Fairy tales have been around for as long as stories have been in existence. Whether they end happily or tragically isn’t as important as the thread of truth at the heart of each one. I think this is why fairy tales have lasted for so long, and why, like Shakespeare, you can plop a fairy tale story into any setting, and it will most likely work. It isn’t about the characters and setting so much as what we learn from the tale.
One of my husband’s favorite Disney movies is The Princess and the Frog. I love Disney’s version of the tale so much because it is the first Disney fairy tale told in an American setting (New Orleans). Not only is it a different setting than audiences are used to, but it also twists the fairy tale in some exciting, unique ways. At its core, we learn how much appearances aren’t as important as what’s inside (listen to the “Dig a Little Deeper” song, for instance), and that hard work is important only if you take time to smell the roses along the way.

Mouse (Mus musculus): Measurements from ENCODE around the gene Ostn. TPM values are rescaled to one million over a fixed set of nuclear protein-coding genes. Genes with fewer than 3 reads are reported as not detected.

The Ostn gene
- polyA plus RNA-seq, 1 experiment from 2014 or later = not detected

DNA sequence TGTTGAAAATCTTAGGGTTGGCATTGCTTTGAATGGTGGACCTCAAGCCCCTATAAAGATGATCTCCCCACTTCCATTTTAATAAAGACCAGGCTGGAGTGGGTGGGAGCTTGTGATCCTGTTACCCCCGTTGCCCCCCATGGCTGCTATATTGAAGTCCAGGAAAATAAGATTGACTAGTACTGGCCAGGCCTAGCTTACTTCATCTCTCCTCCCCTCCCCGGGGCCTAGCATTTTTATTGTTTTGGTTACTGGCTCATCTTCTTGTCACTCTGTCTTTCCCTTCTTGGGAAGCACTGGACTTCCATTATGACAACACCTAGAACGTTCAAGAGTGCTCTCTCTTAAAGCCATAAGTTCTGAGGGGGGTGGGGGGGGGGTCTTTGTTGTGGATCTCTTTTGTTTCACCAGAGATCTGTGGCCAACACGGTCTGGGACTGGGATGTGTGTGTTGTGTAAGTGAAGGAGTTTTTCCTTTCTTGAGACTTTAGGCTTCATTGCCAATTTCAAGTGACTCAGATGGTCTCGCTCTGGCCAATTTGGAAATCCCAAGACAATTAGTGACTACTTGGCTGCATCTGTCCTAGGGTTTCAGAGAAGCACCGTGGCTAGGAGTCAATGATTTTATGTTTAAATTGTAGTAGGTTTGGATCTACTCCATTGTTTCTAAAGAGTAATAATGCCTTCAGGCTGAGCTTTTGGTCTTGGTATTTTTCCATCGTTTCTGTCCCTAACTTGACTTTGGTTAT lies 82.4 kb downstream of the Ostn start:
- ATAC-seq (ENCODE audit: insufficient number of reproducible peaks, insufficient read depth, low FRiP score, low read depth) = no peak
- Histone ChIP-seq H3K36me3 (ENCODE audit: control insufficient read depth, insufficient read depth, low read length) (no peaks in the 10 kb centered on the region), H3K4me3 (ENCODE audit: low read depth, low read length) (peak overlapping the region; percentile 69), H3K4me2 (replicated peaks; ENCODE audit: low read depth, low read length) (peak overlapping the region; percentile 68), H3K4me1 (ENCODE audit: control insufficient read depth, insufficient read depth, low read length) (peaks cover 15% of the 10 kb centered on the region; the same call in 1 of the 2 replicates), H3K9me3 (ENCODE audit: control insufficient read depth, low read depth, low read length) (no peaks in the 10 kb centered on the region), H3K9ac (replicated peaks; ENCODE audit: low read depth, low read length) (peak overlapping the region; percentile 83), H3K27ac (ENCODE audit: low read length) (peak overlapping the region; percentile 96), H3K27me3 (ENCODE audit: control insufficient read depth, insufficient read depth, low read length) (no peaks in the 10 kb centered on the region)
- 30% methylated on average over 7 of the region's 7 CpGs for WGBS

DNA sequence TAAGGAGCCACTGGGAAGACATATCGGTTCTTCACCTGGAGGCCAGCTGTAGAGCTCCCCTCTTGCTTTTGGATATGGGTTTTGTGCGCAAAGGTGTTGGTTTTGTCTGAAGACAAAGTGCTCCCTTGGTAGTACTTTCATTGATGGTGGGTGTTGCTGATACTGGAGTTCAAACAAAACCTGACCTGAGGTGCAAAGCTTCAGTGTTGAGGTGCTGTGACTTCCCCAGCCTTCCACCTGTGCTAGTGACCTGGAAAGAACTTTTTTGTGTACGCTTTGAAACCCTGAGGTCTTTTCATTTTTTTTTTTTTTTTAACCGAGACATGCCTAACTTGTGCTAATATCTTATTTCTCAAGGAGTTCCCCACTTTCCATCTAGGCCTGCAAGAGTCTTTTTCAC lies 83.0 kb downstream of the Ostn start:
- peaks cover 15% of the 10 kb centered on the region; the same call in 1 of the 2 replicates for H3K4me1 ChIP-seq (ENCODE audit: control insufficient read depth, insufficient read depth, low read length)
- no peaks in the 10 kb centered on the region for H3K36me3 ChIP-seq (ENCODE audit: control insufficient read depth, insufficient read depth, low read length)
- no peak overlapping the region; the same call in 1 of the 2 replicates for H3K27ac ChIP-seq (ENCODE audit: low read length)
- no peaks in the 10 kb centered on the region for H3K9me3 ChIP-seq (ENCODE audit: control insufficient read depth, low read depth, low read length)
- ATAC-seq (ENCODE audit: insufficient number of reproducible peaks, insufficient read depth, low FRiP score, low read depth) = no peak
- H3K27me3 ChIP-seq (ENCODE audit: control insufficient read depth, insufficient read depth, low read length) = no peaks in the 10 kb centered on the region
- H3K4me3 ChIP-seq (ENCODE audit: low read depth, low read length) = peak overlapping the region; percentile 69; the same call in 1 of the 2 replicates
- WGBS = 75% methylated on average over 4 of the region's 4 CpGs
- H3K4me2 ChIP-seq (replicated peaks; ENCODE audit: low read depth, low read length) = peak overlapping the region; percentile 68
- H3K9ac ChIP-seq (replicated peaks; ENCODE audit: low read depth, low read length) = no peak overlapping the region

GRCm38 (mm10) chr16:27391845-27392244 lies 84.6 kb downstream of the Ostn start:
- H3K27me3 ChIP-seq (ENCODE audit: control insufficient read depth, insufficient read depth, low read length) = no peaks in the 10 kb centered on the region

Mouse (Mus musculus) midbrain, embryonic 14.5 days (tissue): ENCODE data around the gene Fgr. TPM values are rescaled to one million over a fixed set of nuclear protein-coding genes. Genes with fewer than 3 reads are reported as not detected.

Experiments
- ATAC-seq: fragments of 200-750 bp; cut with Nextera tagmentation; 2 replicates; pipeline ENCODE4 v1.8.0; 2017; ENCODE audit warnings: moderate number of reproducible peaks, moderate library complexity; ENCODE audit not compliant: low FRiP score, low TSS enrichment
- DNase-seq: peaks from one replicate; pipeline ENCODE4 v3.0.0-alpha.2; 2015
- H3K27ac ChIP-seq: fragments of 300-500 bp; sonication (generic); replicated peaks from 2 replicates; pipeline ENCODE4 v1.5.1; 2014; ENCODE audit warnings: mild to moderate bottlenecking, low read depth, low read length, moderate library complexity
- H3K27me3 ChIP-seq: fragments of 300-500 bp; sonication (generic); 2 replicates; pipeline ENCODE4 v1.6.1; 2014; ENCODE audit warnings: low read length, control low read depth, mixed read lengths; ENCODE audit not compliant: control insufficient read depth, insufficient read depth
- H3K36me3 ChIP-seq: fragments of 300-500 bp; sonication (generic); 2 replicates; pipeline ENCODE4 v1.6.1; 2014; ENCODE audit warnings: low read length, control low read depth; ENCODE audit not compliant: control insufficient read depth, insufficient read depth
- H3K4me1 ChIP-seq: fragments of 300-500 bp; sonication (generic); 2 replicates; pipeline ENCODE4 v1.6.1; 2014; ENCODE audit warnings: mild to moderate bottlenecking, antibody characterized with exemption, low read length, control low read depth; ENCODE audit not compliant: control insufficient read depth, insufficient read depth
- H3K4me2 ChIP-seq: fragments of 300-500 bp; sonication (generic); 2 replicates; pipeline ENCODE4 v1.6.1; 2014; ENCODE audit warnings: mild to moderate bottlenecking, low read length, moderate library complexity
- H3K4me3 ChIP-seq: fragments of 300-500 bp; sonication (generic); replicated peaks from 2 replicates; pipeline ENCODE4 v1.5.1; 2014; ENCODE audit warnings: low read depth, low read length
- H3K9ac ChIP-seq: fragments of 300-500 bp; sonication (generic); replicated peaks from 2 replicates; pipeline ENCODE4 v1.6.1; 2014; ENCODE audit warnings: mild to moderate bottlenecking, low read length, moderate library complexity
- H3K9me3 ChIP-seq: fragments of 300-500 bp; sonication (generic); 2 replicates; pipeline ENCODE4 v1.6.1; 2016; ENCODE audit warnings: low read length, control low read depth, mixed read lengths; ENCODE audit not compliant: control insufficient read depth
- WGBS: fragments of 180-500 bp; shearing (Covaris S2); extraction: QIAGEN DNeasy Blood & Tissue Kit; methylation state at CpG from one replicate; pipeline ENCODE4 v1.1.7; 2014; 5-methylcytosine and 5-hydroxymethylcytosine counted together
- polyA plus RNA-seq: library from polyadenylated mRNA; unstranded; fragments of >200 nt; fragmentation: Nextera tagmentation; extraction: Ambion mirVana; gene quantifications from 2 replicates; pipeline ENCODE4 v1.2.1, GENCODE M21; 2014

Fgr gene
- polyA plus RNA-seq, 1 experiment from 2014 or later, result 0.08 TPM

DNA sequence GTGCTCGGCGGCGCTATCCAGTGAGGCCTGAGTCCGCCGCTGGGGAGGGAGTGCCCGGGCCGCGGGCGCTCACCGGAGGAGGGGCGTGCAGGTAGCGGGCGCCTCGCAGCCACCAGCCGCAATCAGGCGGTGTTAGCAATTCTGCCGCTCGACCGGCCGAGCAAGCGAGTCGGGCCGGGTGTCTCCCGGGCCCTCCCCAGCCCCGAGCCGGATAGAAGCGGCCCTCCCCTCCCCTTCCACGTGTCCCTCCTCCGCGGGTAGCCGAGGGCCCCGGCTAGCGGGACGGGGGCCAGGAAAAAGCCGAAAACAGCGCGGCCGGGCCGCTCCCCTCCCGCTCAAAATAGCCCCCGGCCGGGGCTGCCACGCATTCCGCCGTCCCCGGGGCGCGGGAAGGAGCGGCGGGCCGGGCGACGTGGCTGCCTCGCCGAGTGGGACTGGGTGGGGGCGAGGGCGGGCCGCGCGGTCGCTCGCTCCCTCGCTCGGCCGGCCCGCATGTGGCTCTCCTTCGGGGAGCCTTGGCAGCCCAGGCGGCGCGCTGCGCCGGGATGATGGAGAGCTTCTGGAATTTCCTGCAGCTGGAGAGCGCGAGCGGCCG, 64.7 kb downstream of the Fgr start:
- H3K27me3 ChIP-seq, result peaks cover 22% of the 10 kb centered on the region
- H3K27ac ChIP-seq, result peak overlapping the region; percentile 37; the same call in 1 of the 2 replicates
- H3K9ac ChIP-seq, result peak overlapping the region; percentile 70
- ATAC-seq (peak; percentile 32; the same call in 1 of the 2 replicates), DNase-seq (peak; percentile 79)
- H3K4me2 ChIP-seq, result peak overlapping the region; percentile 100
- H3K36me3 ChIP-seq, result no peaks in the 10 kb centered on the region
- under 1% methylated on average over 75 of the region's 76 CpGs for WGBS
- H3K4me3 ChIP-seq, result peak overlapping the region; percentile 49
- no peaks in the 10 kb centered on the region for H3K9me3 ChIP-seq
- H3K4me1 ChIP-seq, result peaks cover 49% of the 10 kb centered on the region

I think, as humans, we cling to storytelling as a way to express the most important elements of who we are. Fairy tales boil down the essence of who we are. We value happiness and reaching goals and wishes. We value learning hard lessons, even if the endings are tragic. Even from an unhappy ending, there is a golden nugget of wisdom to be found—something that can lead to happiness if we will only stop to learn from it. This is why I like unhappy endings. They make me think a lot harder than happy ones!
Fairy tales started out as “little stories” passed down orally from one storyteller to another until the Brother’s Grimm started collecting some German tales in the early 19th century. Since then, we’ve had tales written down to treasure. We continue to write them down today. I certainly can’t keep myself away from telling stories with a traditional fairy tale feel. What’s your favorite part about fairy tales? Do you prefer them happy or a little more realistic?